Everyone’s pee smells. But you may have noticed it takes on a more pungent, kind of rotten-egg quality after you’ve munched on a few spears of asparagus.
This smell stems from the aptly named asparagusic acid, a chemical present only in asparagus. In the plant, this chemical is thought to act as a natural pesticide to protect the vegetable’s tender young shoots from attack by predatory parasites.
Curiously enough, some people never even notice.
Scientists have two theories to explain this olfactory antipathy. The first theory suggests that some people simply don’t produce any malodorous molecules when they digest asparagus.
A 2011 study by the Monell Chemical Sciences Center in Philadelphia suggests both possibilities are true.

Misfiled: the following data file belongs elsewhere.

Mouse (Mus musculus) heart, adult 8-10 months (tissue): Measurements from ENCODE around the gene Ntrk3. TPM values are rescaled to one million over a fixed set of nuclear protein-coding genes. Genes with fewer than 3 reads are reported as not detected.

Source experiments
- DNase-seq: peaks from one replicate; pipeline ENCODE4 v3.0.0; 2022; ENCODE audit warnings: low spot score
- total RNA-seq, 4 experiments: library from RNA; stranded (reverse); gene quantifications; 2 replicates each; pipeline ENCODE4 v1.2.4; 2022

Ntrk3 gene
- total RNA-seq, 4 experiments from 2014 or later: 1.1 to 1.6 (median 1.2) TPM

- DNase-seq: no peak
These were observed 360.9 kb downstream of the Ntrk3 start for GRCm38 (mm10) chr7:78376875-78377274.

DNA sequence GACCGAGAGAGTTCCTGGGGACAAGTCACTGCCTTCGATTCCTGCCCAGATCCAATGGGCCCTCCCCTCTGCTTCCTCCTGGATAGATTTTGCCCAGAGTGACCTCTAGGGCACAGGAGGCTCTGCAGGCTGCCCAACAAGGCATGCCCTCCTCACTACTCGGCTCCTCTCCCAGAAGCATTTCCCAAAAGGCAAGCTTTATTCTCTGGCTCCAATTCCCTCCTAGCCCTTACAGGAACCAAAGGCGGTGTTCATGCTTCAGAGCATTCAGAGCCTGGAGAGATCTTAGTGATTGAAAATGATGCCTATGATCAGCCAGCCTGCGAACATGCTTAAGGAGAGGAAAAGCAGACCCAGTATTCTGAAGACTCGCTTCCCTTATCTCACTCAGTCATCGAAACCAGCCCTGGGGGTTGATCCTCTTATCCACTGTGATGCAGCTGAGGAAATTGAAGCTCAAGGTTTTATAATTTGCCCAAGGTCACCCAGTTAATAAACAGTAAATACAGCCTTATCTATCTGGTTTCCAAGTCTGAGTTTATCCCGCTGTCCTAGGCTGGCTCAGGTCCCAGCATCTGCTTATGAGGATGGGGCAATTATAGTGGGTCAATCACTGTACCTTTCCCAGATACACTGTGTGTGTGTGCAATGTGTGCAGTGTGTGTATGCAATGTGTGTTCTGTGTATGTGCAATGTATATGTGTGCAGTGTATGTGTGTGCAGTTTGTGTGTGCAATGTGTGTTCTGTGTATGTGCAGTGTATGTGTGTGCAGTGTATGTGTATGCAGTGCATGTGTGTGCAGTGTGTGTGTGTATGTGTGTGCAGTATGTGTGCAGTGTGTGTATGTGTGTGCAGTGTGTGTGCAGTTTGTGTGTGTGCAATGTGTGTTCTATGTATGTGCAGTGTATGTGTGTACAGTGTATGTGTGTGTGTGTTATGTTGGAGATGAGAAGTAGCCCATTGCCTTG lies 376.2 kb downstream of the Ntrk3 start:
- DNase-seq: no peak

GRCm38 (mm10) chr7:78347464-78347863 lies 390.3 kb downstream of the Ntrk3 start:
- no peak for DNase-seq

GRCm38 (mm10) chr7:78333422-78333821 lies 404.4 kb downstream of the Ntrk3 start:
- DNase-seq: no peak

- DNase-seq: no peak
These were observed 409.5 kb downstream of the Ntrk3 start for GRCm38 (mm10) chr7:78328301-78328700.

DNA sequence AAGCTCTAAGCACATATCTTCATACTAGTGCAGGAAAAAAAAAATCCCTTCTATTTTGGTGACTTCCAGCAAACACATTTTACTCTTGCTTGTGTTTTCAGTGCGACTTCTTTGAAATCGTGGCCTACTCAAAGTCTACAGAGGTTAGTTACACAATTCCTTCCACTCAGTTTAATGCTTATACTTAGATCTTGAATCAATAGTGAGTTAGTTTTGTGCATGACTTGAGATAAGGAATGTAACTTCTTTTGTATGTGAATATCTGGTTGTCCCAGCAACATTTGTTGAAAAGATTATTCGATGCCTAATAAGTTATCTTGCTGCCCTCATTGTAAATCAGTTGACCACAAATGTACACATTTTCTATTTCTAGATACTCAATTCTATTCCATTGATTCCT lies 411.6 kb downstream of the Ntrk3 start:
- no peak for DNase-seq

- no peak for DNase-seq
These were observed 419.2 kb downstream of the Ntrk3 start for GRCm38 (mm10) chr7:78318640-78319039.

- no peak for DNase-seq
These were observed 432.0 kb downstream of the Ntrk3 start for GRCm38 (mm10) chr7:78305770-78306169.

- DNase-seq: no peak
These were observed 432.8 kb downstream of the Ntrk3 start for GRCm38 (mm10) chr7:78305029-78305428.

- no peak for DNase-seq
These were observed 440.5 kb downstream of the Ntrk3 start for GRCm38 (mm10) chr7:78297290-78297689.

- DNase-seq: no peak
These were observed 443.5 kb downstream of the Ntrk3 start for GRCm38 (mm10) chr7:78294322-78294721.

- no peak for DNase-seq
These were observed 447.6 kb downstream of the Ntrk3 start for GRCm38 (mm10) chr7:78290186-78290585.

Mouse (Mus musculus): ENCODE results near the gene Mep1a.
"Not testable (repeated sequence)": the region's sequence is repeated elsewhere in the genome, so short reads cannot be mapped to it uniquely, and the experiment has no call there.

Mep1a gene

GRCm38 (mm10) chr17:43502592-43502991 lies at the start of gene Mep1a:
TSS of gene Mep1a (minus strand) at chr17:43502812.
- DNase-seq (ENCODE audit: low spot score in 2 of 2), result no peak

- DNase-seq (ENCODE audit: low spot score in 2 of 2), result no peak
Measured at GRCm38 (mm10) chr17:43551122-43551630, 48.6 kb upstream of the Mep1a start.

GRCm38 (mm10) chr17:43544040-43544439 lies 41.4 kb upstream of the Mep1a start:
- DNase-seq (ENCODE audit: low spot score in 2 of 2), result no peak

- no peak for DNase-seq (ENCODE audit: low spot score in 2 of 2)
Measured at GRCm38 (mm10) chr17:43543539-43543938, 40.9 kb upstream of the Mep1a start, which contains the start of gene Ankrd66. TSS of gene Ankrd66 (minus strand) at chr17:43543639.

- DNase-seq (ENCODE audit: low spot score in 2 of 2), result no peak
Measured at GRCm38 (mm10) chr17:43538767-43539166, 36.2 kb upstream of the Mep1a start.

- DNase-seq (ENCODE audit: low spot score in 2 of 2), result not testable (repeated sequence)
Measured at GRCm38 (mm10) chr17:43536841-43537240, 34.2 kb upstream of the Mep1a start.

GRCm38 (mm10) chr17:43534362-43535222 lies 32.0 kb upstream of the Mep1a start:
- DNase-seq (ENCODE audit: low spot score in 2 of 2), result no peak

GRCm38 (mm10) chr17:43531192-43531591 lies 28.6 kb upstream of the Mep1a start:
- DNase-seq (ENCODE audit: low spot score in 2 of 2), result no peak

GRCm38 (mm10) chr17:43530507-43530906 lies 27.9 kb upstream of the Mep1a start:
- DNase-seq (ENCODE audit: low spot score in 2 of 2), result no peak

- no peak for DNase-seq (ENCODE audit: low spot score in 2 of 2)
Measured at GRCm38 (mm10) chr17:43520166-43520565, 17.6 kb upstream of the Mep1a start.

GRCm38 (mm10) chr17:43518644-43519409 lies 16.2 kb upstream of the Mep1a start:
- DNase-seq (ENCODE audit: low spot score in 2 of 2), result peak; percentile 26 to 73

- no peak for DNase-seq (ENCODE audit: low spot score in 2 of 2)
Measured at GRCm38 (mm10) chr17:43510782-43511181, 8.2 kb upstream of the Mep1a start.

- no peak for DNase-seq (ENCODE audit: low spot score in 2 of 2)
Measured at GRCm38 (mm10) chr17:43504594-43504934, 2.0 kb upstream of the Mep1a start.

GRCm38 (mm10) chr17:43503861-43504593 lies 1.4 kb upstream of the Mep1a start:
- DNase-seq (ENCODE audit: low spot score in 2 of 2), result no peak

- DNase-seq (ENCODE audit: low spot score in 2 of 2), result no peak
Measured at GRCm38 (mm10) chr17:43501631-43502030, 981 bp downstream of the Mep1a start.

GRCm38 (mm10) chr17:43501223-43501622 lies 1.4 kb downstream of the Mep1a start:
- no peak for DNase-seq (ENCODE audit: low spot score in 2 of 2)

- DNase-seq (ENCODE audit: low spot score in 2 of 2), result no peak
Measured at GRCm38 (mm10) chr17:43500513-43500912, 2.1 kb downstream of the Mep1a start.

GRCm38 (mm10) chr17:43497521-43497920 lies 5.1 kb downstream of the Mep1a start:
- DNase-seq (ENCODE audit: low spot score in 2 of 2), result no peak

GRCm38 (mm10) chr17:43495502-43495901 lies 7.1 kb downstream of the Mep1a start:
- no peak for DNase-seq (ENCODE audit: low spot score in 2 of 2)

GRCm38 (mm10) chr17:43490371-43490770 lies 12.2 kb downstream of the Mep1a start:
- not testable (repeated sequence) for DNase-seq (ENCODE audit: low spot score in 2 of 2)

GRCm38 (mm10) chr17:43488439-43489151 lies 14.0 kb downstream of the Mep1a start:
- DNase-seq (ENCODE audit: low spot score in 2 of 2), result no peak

The researchers asked 38 men and women to pee in a cup before and after noshing on grilled asparagus. Then they asked the study volunteers to come back for a smell-test of their own samples, as well as samples from the other donors. The study ran into a bit of trouble when several of the recruits dropped out due to “unanticipated aversions to urine.” Still, the researchers were able to gather enough data to show that 8 percent of people couldn’t produce the asparagus odorant and 6 percent of people failed to detect it.
Another study traced the latter olfactory disability to a single genetic change, amid a cluster of genes that code for the proteins that help process and identify smells.
By Marla Vacek Broadfoot. Illustrated by Jaime Van Wart.
Marla Vacek Broadfoot is a geneticist-turned science writer. She currently serves […]